Tag Archives: Geeks

Being the Only Woman in the Room

TAB, Sun Microsystems Technology Advisory Board, Greg Papadopoulos, Steve Ward, Ivan Sutherland, Danny Hillis, Dave Patterson, Mike Splain, June 2008

This week I met the Rev. Liz Milner, new CIC Chaplain for Elmwood Jail where I hold a weekly Education for Ministry (EfM) seminar in a men’s medium-security dorm. During this introductory conversation, I mentioned to Liz that I was comfortable working as the EfM Mentor in a men’s facility. After so long working as an executive in Silicon Valley technical companies, I would have to be comfortable being the only woman in the room!  NCWIT reports that only 25% of US professional computing jobs are held by women, with numbers much lower at senior levels.

For decades I designed and managed programs for Sun Microsystems such as the TAB – Technology Advisory Board, pictured above. It was an honor to work with world-class innovators and leaders like Ivan Sutherland, Greg Papadopoulos, and Danny Hillis, but with very few exceptions, they were all male.

Women in technology meet each other at conferences, like the annual Grace Hopper Celebration of Women in Computing (over 15,000 attended in 2016 – about 90% of whom were women), or in professional programs like TechWomen or Technovation.  We keep aware of our accomplishments as a group by means of projects like the Notable Technical Women cards and posters, and by awards such as Women of Vision. Women geeks are often the only female in the room – but there are many rooms!

EfM at Elmwood Jail, Katy Dickinson, Patrick Ryan, 4 inmates, Milpitas CA, Aug 2016

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Images Copyright 2008-2016 by Katy Dickinson

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TechWomen Community Cycle

Mai Temraz and Katy Dickinson at Cal State San Bernardino August 2016

The TechWomen mentoring program has been since 2010 a big part of my annual planning. 90 Emerging Leaders from 19 countries in Africa, Central Asia, and the Middle East will arrive in the San Francisco Bay Area in about ten days to start working at local STEM companies.  I am already working with the 6 ELs from Tunisia as one of their 3 Impact Advisors. Our Impact Advisory group has been meeting remotely every Friday – I look forward to meeting the Tunisia ladies in person soon.  The 2016 Emerging Leaders will be in the USA until mid-October, returning home after a visit to Washington DC.

I am also enjoying supporting one of my 2014 mentees, TechWomen Fellow and Fulbright Fellow Mai Temraz from Gaza, who will be starting her MBA at Cal State San Bernardino next month.  Several of us visited Mai and her family in Gaza City earlier this year.  The Temraz family is staying with us in San Jose while Mai goes through orientation at UC Davis.  Last weekend, my daughter Jessica, Mai, and I did a road trip to help find an apartment in San Bernardino and to see the Cal State campus.  In a few weeks, the Temraz family will move to Southern California.

TechWomen is more than an Initiative of the U.S. Department of State’s Bureau of Educational and Cultural Affairs, it has become a beloved community and extended family for many of its participants.

Walaa, Mai, and Yazan Temraz in San Jose, California, August 2016
Walaa, Mai, and Yazan Temraz in San Jose, California, August 2016

TechWomen Eileen Brewer, Erin Keeley, Aliya Janjua, Jessica Dickinson Goodman, Mai Temraz, Katy Dickinson in Gaza City February 2016
TechWomen Erin Keeley, Eileen Brewer, Mai Temraz, Jessica Dickinson Goodman, Katy Dickinson, and Aliya Janjua in Gaza City, February 2016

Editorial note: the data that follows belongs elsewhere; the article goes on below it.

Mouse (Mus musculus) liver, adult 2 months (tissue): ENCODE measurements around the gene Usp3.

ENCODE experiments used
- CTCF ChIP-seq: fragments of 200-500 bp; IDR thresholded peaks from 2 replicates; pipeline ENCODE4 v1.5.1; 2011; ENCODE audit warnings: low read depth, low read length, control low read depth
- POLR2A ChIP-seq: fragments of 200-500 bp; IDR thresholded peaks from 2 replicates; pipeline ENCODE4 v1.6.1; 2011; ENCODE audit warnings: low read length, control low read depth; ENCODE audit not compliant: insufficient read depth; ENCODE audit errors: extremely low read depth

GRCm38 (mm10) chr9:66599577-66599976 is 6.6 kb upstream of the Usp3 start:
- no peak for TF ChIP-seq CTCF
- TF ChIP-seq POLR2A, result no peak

TechWomen Seham Al-Jaafreh, Mai Temraz, Katy Dickinson, San Bruno Park, California, October 2014
TechWomen Seham Al-JaafrehMai Temraz, and Katy Dickinson, San Bruno Park, California, October 2014

TechWomen in Tunisia with Impact Advisors in California August 2016
TechWomen in Tunisia, with Impact Advisors in California, August 2016

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Images Copyright 2014-2016 by Katy Dickinson

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Sharing Space

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Current news about Bathroom Bills and silly videos like “Sitting in Bathrooms with Trans People Ep. 1” reminded me of how the Silicon Valley company where I worked decades ago managed the bathroom question.

Our company loved to dress up for Halloween. One year, Angel*, a very tall Hardware Diagnostics staff member came to work on Halloween dressed as a woman. Up until then, we had thought of Angel as a man, so when he loomed over all of us wearing platform shoes and a dress, it was considered a very good costume. The next day and after that, Angel continued to dress as a woman. For most of us, this was our first experience with a Transgender person and there was initial confusion; however, we had work to do and most of us ignored Angel’s transition as being none of our business.

Then, we noticed Angel using the staff break area sink for tooth brushing. When I asked why not brush in the bathroom, Angel said that the men in our building objected to sharing the Men’s Rooms and had forbidden her access.  Angel said she waited until she got home to use the toilet but that she wanted to brush her teeth after meals.

The next week, the women staff (Engineers, Managers, Support, and Administration) went to lunch together to discuss what to do. A few days later, several of the women met with Angel and offered her use of the Women’s Rooms.  Angel agreed.  The only real change in behavior was after that, the women used bathroom stalls for privacy when changing clothes.  The men continued to be rude to Angel but at least she had a place where she could brush her teeth and use the toilet at work.
Be Smart! Treat! Others da Way U Want to be Treated

*name changed

Images Copyright 2016 by Katy Dickinson

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Understanding Gaza

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In the month since I was in Gaza City, I have been thinking through that journey. Living in East Palo Alto for 20 years and teaching in a prison are two experiences that have given me some perspective on Gaza. I lived in EPA when it was named the murder capital of America. (EPA was where I could afford a house as a single mother working in the Silicon Valley – lower house prices being one of its virtues.)  I recently started mentoring an EfM seminar at Elmwood Jail in Milpitas. Both EPA and jail can be dangerous and depressing places, but they can also be home and a ground for community support, growth, laughter, and love. When we visited Gaza, I saw devastation, poverty, and political anger but I was warmly welcomed by hundreds of locals who are building their lives and working to raise their community from the ruins.  Five of us went to Gaza together: Erin Keeley, Eileen Brewer, Aliya Janjua, my daughter Jessica Dickinson Goodman, and me.  It was the first visit by a group of executive technical women ever hosted by MercyCorps and Gaza Sky Geeks. Ours was also the first group visit by TechWomen mentors to our Palestinian mentees.